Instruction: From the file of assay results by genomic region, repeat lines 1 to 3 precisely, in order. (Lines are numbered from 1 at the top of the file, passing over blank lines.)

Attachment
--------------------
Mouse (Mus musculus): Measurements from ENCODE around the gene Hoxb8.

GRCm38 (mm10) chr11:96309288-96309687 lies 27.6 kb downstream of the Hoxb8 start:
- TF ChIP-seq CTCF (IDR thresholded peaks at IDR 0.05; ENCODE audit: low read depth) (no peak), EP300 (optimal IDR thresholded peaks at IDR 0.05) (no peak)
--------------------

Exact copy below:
Mouse (Mus musculus): Measurements from ENCODE around the gene Hoxb8.

GRCm38 (mm10) chr11:96309288-96309687 lies 27.6 kb downstream of the Hoxb8 start:
- TF ChIP-seq CTCF (IDR thresholded peaks at IDR 0.05; ENCODE audit: low read depth) (no peak), EP300 (optimal IDR thresholded peaks at IDR 0.05) (no peak)